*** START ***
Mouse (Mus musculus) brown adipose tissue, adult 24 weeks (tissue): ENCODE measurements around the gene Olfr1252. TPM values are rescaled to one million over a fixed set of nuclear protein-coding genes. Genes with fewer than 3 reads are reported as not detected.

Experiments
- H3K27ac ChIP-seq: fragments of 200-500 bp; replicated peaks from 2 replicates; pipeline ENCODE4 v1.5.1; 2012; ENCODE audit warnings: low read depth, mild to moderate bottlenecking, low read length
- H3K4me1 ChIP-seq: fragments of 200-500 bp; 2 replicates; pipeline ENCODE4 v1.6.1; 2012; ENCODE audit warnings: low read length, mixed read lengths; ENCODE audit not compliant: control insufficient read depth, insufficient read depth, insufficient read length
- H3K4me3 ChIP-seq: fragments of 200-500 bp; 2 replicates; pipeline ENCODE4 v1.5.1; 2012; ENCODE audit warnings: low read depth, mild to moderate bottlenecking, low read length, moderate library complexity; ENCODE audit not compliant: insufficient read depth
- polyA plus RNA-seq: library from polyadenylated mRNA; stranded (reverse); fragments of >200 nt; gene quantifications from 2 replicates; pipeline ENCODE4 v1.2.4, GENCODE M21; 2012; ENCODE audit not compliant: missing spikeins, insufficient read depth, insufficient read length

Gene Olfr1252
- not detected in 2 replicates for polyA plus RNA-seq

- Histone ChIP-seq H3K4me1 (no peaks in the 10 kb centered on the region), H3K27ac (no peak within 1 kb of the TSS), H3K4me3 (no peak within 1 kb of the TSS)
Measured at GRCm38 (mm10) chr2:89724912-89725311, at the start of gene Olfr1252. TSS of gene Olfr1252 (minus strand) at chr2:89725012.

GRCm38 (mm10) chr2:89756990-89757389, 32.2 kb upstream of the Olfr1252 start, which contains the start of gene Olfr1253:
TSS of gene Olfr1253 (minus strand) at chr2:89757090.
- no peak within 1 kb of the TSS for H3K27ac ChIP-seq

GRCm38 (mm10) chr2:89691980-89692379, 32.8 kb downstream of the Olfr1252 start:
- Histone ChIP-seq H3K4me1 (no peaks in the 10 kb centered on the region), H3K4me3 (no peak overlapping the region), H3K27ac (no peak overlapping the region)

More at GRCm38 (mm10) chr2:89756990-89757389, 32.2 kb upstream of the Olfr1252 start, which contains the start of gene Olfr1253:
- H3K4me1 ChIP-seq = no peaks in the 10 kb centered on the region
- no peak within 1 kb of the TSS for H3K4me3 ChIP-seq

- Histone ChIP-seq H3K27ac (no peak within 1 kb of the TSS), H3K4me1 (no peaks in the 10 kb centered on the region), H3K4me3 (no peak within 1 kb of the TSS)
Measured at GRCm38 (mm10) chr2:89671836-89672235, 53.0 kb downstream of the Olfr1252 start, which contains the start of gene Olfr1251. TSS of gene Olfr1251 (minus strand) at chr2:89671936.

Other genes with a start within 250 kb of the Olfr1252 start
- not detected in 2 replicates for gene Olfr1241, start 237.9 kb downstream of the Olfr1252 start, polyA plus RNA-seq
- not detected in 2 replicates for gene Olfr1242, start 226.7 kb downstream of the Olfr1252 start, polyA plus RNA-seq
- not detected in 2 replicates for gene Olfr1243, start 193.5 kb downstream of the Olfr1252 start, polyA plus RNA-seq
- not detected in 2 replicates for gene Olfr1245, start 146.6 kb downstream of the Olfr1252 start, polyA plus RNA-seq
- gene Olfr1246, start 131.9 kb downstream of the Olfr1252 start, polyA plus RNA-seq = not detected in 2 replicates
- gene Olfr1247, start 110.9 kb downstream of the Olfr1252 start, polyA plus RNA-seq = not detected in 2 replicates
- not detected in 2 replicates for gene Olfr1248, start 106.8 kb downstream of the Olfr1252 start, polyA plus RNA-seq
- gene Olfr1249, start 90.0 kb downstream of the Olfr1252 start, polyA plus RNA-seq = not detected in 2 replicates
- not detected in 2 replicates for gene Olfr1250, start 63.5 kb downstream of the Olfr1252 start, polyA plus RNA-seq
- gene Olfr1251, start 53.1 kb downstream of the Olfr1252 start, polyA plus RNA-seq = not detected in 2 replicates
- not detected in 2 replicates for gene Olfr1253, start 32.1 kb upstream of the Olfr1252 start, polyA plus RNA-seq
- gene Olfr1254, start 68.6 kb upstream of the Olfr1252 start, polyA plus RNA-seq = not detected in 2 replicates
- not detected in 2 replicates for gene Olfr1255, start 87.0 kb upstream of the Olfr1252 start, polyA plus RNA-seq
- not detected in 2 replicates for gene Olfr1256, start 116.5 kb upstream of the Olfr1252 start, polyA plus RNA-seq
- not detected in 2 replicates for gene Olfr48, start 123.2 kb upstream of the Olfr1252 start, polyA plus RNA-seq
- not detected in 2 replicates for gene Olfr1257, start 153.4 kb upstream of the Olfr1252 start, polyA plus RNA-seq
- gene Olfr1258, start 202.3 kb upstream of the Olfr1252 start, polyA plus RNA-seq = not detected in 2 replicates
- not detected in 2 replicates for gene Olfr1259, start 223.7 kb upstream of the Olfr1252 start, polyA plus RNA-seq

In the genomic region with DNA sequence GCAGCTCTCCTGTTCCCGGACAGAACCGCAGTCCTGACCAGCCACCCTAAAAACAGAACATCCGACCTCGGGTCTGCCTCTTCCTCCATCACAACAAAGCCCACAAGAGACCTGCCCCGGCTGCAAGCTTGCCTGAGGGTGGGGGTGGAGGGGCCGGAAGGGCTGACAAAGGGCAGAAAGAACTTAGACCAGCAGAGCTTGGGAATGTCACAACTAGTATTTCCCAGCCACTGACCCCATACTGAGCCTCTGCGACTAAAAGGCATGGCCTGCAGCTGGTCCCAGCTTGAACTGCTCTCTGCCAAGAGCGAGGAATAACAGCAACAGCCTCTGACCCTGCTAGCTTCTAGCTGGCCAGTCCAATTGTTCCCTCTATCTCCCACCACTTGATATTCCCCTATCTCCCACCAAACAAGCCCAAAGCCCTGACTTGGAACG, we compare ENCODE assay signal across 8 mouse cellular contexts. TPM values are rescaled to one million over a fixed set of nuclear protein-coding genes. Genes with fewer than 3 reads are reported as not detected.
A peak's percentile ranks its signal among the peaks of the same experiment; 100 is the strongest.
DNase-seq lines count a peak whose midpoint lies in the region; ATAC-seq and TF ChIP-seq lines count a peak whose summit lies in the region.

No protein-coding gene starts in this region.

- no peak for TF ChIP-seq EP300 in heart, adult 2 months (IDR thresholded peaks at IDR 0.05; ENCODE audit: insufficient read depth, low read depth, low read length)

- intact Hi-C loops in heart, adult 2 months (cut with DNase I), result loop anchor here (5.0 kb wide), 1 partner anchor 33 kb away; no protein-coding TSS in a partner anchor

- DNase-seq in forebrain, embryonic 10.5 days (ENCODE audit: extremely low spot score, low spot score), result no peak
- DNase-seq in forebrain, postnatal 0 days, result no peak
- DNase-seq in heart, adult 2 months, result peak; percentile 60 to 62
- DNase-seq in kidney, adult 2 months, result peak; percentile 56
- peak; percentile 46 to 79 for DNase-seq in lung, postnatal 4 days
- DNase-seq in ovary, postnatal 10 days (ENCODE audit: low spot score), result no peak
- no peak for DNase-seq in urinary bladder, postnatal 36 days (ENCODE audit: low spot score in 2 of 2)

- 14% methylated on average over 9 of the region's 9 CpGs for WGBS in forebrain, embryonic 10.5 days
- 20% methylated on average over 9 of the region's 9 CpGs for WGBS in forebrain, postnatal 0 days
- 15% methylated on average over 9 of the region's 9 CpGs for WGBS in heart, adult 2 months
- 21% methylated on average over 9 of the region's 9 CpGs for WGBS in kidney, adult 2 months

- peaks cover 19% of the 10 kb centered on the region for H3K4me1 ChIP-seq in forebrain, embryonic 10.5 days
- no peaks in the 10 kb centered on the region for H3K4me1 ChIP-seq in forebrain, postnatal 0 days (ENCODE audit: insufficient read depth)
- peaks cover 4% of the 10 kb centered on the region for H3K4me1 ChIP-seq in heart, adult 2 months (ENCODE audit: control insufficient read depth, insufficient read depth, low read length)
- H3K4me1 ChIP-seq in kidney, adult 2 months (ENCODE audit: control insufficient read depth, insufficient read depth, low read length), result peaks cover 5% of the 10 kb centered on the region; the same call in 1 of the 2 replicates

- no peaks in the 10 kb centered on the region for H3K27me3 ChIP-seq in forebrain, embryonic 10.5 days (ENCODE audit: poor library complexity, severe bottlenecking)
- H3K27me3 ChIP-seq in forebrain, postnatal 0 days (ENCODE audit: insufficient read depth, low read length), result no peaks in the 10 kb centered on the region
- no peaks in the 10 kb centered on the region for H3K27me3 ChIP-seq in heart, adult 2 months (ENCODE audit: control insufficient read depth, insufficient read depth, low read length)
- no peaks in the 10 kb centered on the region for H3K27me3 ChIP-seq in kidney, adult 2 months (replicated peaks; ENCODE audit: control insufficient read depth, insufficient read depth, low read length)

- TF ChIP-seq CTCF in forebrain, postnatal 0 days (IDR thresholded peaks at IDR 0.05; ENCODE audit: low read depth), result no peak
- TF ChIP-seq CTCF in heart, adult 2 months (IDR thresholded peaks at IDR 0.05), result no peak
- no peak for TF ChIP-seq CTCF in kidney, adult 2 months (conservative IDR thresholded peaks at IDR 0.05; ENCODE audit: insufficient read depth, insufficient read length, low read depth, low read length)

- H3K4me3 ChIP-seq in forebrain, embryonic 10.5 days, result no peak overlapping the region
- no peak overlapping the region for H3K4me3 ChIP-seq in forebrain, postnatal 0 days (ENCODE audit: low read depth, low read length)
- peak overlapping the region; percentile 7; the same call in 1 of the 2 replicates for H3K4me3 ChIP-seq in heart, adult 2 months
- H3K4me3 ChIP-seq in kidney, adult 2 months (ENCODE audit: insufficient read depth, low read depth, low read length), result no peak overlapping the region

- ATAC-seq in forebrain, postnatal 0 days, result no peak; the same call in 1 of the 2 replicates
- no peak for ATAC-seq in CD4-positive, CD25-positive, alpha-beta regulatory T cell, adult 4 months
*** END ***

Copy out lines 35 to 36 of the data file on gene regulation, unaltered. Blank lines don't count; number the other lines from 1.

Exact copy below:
- not detected in 2 replicates for gene Olfr1256, start 116.5 kb upstream of the Olfr1252 start, polyA plus RNA-seq
- not detected in 2 replicates for gene Olfr48, start 123.2 kb upstream of the Olfr1252 start, polyA plus RNA-seq